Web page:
I've looked at knot literature but haven't found a name for this, so I named it. The basic knot is well known; it's called a "lark's head". Since all I've done is to slip the two ends through the lark's head to make a noose, I call it that.
WARNING: Don't use this knot when human safety would depend on it. Climbers and mountaineers have well-tested, reliable knots for such situations.
Step 1: Double the Cord Over
Step 2: Form the Lark's Head
You've made a lark's head. Move the crossing cord a little farther from your hand, so there's a clear opening through the two half-loops.
Step 3: Form the Noose
Step 4: Tightening, Retightening, and Locking
A springy bundle probably still feels loose. If so, compress the bundle and get a new grip on the cords. Rest your foot on the bundle, on the cords nearest the lark's head, and pull to slide the lark's head tighter.
To make the knot more permanent, you can lock it. Make an overhand in the cord ends. (Exactly like the first step in tying shoelaces.) With your foot still on the bundle, pull on the cords and move your hands apart until you're pulling in opposite directions. You have just locked the lark's head, and you can trust it to stay that way.(*)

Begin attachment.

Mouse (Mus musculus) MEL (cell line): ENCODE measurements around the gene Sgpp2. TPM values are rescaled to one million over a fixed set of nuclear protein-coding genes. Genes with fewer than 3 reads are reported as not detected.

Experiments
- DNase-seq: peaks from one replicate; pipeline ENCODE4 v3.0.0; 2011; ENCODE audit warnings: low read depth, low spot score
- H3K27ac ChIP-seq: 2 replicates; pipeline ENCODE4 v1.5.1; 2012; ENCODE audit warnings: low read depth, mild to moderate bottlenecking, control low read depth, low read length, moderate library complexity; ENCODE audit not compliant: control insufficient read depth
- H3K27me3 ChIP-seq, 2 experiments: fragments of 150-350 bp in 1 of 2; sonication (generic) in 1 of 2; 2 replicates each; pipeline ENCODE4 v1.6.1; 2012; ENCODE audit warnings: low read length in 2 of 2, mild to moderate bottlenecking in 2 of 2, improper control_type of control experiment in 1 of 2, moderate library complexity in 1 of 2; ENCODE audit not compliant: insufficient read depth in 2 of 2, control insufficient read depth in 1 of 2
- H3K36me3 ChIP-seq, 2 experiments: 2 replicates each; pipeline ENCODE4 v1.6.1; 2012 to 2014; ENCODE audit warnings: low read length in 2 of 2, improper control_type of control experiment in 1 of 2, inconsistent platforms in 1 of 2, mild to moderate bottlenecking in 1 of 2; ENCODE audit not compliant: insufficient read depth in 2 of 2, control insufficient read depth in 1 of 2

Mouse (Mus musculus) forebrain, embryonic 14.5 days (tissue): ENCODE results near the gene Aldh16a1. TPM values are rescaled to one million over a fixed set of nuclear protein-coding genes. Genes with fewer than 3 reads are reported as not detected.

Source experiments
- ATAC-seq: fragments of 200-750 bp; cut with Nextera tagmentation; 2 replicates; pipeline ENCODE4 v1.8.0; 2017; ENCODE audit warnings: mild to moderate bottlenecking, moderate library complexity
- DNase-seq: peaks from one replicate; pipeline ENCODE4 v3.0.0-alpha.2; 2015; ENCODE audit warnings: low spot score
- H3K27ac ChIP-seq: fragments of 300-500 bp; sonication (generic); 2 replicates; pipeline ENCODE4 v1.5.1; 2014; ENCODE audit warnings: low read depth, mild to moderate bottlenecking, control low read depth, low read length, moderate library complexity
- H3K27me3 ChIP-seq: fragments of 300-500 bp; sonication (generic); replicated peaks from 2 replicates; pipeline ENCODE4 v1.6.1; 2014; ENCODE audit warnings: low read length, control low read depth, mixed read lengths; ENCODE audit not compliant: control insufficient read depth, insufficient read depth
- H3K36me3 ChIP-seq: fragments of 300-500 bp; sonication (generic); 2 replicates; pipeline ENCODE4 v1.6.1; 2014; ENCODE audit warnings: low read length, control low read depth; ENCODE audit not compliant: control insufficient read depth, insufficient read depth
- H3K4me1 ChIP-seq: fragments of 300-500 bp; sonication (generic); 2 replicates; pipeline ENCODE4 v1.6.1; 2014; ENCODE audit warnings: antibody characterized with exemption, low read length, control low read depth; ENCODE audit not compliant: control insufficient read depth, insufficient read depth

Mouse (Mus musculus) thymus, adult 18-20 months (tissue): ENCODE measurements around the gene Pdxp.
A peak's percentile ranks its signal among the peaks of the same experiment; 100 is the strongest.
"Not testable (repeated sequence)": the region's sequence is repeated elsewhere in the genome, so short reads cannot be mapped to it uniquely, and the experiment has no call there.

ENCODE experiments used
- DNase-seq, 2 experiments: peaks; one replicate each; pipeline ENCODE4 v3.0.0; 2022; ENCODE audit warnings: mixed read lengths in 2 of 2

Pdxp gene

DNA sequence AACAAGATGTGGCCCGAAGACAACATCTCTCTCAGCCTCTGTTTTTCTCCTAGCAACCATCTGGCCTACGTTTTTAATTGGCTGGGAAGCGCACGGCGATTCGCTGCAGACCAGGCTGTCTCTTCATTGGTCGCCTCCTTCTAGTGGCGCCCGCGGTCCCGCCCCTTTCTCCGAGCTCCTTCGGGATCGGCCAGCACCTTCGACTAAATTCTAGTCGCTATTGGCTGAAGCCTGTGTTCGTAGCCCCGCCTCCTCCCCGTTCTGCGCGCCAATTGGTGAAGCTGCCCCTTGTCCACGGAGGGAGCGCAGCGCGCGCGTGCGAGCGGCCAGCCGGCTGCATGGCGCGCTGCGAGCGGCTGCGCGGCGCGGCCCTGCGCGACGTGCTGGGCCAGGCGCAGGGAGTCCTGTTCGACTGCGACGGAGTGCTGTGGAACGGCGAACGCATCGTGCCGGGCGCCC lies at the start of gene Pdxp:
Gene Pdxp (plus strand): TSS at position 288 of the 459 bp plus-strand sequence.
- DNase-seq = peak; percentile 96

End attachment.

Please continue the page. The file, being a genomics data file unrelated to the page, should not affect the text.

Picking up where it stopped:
But, let's say that later on you want to loosen the locked knot. Again put your foot on the bundle and cords nearest the lark's head, hold the two cord ends together, and pull. This makes a little slack between the overhand and the lark's head so you can untie the overhand.
In twine or small string, the locking overhand knot may be difficult to undo. Use a shoelace knot instead of an overhand, and it'll unlock easily.
(*) If you're using slippery cord, like polypropylene, an overhand may not lock securely. You may want to tie another overhand knot. For added security, wrap a short length of duct tape around the two cords, close to the knot.